The names don’t exactly pop. Kyler Fackrell. Lorenzo Carter. Oshane Ximines. Chris Peace. Cam Brown. Carter Coughlin. A trio of third-round picks, two seventh-round rookies and an undrafted free agent plucked off waivers last summer. As currently constituted, these are the New York Giants’ edge rushers.
It’s a position where they lack name recognition and upper-echelon talent. One can argue it’s the league’s most lackluster group of edge rushers.
The Giants might still add reinforcements no, not Jadeveon Clowney. That is not happening. But they’re optimistic after using the rare “May 5” tender on Markus Golden, who led the team with 10 sacks last season. If Golden doesn’t sign with another team by the start of training camp, he would return at 110% of last year’s salary. There seems to be some optimism from Golden’s side that an offer could arise over the next six weeks, but the Giants view each passing day as a sign that their most accomplished pass-rusher from 2019 will be back.
Regardless, once players get back on the field, the dominoes will start falling, and it’s likely at least one will land with the Giants.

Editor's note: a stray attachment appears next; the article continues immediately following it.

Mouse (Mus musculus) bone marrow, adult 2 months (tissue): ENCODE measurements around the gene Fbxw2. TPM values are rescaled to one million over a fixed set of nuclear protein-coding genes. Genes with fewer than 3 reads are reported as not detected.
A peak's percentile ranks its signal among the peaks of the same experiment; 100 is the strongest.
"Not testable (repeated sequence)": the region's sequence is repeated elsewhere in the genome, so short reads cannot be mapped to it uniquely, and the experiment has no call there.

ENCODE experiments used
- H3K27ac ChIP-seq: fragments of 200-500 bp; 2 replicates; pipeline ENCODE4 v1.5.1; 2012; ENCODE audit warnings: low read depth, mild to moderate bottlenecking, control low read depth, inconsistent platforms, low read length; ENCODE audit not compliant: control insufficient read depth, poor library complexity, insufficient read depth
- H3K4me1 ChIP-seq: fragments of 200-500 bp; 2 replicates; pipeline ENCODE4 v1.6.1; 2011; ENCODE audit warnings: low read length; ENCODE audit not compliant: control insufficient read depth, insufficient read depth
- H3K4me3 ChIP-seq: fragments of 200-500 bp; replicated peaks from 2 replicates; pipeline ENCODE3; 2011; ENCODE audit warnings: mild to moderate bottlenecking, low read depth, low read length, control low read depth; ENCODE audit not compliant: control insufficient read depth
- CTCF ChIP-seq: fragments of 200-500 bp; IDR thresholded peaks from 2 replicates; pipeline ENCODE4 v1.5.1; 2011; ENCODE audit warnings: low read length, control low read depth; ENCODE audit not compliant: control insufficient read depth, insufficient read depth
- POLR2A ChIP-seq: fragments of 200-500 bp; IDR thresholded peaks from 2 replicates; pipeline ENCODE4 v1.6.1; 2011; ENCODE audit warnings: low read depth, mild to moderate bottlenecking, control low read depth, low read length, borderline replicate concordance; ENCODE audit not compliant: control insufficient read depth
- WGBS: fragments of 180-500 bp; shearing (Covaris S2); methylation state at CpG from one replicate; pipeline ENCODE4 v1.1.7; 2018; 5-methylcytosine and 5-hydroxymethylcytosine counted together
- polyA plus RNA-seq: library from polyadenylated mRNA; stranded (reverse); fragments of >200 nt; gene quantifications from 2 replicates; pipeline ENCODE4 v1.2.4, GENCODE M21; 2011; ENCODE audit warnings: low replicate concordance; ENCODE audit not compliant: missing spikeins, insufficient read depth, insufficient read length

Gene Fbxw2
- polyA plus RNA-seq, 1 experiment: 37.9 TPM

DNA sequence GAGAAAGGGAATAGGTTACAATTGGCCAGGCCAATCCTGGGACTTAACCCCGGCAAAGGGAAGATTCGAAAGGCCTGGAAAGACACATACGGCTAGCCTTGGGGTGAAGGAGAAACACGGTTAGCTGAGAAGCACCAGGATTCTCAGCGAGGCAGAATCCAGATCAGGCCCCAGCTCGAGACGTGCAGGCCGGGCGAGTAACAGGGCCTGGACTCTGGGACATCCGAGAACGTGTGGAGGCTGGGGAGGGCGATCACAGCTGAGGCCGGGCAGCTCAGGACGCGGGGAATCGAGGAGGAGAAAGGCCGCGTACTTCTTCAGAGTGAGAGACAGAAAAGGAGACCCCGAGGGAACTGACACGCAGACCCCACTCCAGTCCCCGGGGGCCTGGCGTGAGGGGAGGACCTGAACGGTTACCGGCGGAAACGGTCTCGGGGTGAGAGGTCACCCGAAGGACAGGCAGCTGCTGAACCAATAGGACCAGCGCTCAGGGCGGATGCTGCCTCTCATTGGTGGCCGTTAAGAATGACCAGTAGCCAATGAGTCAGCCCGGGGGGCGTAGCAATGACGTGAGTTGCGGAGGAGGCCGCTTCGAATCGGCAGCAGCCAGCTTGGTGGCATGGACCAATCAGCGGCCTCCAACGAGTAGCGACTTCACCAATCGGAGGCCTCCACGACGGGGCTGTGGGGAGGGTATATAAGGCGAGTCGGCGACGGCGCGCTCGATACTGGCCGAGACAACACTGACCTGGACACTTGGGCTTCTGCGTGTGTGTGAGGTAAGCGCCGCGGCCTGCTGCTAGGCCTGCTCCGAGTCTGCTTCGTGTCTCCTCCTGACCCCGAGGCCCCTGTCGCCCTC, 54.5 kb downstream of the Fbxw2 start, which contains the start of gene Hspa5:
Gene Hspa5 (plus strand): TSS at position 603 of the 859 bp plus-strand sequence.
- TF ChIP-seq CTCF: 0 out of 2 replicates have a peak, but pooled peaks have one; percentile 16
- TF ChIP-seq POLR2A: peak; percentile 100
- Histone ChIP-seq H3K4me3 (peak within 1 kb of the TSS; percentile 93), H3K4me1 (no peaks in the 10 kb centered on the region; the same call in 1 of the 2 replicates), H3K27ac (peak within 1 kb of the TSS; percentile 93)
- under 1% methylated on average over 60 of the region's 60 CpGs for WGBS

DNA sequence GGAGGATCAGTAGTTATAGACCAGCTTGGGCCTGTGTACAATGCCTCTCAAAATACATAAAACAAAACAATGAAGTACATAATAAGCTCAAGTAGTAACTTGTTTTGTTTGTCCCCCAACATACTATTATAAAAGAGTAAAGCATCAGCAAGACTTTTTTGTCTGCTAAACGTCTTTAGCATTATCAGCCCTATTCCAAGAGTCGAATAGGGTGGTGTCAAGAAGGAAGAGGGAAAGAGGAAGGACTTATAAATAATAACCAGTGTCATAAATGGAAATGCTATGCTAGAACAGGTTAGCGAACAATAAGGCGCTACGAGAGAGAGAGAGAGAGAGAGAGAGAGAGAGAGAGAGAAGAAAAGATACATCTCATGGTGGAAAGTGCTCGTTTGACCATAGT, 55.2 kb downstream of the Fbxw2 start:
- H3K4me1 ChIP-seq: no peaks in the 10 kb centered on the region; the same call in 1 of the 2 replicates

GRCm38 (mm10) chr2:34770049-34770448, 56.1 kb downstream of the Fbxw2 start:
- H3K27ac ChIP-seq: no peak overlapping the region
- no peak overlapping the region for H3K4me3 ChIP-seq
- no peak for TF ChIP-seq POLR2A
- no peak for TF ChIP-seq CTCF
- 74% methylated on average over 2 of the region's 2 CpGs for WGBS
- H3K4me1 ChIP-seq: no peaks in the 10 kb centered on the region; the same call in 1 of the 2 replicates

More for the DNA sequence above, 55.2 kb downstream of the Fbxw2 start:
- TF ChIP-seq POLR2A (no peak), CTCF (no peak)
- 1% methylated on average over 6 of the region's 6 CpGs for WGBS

However, if they don’t make a move, defensive coordinator Patrick Graham will have to make do with the group of relative unknowns on the roster. The Giants will be looking to scheme pressure instead of relying on a No. 1 pass-rusher.
“You know part of it’s going to be scheme. I’ve got a lot of confidence in Graham and [coach] Joe [Judge] and the defensive guys,” Giants general manager Dave Gettleman said after the draft. “We’re going to be fine. It’ll get better. No, we didn’t draft what you guys would call a blue-goose pass-rusher, but a lot of the time it’s a group effort. It’s not about who gets the sacks, it’s about the number of sacks and the number of pressures.”
Even if Golden returns, the Giants will be lacking the kind of pass-rusher who demands double teams on every snap. A personnel executive and defensive coach both recently described Golden to ESPN as a quality No. 2. The rest were viewed as “solid, capable players in depth-level roles.”